Fixing Clicks Between Tracks When Combined into One


using audacity 2.0 on vista here, i’m trying to combine multiple tracks, which I have edited so as to have no breaks into one track (combining multiple movements of a classical symphony produced attacca - without breaks but separated, into one track). while it should play fine on a player, when i copy and paste (or use time shift), the transitions between (end of previous and start of next) is unclean in audacity - has a click. sometimes i can edit this out by isolating and magnifying it, applying fade out at the end of the previous track and fade in at the start of the next track but this is an inconsistent and strenuous method especially when used on sections that are soft (where there are no seen waves to distinguish). i was wondering if there is an easier way to remove the clicks or smooth out the transitions.

sorry this is kind of difficult to describe but i can elaborate if my description is unclear. any feedback or assistance is greatly appreciated.

No, we got that. People go on and on about matching waveforms and direction of transitions…

…(bad on top), the most trouble you can get into is to not match the DC levels of the waves.

A seemingly minor vertical shift like that will always cause a significant click or pop in the show. The solution is to Effect > Normalize > Remove DC to each segment before you start editing. After you have a popping show, it’s too late.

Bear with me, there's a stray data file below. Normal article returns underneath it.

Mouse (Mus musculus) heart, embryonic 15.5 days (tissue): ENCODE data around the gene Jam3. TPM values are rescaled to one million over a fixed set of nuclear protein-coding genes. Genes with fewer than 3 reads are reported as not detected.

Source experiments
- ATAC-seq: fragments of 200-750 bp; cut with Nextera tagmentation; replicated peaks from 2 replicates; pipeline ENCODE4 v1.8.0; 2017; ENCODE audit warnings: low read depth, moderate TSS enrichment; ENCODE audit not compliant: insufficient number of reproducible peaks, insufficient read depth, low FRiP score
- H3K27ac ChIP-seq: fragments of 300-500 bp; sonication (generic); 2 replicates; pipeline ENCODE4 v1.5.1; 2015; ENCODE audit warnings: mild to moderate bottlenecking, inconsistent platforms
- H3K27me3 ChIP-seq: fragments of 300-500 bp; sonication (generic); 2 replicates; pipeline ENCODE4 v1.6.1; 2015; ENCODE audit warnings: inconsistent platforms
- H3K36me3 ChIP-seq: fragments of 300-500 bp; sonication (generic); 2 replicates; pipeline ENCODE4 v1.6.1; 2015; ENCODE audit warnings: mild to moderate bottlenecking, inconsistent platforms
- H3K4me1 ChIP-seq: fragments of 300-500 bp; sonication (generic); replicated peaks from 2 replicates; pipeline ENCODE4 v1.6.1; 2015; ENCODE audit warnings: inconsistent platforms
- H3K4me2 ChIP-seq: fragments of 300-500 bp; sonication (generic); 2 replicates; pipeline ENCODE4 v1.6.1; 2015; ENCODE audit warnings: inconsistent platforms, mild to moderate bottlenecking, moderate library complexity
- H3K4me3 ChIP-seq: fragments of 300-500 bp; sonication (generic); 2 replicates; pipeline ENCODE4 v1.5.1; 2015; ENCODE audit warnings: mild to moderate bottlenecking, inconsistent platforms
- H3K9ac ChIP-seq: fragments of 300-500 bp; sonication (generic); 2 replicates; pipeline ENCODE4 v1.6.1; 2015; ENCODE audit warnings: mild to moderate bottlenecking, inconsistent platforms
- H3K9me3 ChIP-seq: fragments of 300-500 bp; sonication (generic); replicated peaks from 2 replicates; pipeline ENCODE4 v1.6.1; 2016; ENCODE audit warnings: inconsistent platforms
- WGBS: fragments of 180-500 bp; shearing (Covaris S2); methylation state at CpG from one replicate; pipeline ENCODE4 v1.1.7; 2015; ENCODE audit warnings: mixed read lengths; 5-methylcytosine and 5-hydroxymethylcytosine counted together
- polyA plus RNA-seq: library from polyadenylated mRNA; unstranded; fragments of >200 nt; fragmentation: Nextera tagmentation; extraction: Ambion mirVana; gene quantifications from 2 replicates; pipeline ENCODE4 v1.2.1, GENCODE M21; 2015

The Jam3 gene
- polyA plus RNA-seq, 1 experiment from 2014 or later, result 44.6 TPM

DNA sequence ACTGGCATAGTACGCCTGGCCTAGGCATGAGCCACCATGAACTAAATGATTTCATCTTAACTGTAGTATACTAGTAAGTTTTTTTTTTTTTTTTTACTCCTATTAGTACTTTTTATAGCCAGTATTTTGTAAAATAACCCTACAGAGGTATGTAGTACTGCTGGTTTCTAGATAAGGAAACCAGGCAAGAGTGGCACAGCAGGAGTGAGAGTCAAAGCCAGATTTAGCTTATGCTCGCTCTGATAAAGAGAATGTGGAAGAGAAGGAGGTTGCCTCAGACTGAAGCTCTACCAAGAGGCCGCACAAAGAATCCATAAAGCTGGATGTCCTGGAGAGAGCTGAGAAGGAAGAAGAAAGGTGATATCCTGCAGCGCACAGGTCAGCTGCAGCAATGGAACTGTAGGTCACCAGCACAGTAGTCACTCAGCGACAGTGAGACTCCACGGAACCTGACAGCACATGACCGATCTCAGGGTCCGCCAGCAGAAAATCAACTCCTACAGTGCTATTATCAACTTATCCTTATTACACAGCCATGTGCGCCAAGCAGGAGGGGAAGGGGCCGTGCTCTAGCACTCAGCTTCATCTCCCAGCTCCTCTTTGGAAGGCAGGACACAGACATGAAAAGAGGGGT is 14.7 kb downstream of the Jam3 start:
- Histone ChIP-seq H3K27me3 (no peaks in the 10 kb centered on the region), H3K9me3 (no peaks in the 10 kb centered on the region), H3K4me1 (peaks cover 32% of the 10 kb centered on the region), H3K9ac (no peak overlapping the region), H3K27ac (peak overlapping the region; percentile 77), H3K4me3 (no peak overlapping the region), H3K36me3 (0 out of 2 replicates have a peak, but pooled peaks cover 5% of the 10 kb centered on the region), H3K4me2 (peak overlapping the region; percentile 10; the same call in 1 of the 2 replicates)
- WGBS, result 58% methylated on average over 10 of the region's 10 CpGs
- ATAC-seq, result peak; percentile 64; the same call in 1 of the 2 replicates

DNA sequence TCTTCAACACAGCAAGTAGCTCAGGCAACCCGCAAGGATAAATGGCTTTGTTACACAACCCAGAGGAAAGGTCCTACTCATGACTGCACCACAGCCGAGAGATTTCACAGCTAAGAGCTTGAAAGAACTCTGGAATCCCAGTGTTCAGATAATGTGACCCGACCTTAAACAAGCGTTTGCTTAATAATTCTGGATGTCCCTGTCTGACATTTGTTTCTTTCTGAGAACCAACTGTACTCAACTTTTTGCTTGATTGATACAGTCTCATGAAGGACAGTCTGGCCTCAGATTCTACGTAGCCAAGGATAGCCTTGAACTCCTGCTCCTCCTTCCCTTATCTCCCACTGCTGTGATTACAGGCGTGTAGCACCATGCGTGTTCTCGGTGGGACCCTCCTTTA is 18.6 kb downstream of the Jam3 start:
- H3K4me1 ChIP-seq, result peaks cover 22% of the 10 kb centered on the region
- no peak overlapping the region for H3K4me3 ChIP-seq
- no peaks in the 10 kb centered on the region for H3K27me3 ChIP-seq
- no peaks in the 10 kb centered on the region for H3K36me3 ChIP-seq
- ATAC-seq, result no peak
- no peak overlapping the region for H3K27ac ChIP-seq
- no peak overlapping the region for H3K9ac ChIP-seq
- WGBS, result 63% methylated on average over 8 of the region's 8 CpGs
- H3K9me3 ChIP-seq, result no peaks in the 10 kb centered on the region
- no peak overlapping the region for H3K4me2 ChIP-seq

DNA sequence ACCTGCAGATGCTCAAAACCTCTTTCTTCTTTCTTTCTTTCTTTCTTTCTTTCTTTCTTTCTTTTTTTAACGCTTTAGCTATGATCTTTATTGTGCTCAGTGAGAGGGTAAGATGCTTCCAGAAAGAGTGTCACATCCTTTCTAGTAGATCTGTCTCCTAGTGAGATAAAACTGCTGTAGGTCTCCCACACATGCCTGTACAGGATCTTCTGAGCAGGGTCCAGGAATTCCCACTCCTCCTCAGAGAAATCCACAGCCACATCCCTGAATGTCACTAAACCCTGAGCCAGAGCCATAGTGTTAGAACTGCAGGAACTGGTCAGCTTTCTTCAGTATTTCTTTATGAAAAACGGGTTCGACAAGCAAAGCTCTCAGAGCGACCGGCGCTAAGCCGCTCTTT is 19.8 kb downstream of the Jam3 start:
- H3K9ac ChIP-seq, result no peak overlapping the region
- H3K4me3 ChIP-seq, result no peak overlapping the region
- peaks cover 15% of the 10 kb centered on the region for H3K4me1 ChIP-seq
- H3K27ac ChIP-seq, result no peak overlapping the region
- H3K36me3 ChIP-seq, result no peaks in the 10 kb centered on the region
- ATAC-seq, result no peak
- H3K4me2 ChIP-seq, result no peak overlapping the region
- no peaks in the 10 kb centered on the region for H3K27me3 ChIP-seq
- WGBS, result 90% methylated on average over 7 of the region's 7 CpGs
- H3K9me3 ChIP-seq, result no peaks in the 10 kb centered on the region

You may be able to get it down to which work is popping of all the clips and only filter that one source. “The clips I got from George in Atlanta always pop no matter what.”

If you need to fix it in post production, it’s a lot harder. You can do a fast crossfade between the segments or a quick fade to zero and then back up.

As you found, you can also carefully with extreme zooming, delete a 1/2 cycle of waves (like the illustration) so the direction of the waves matches.

There’s no automated way to do this. Highly recommended to fix this before the edit.


If you use cut and paste, select all the first track then try Z (Find Zero Crossings) followed by Edit > Remove Audio > Trim.

Do the same with the next track then Edit > Remove Audio > Cut after the trim. Click in the first track, K to move to the end of that first track and paste there.

If this is a stereo recording it will not always prevent a click but it will prevent some of them, so save some manual effort.

Cross fading (sliding one track under the other then fading out the overlap that is ending and fading in the overlap that is starting) will almost always prevent clicks. There is a page in draft here that may help: .


One of my problems is that i cannot see the waves:

the only popping i want to fix is between tracks (that occurs in transitions). The black line indicates where it is popping.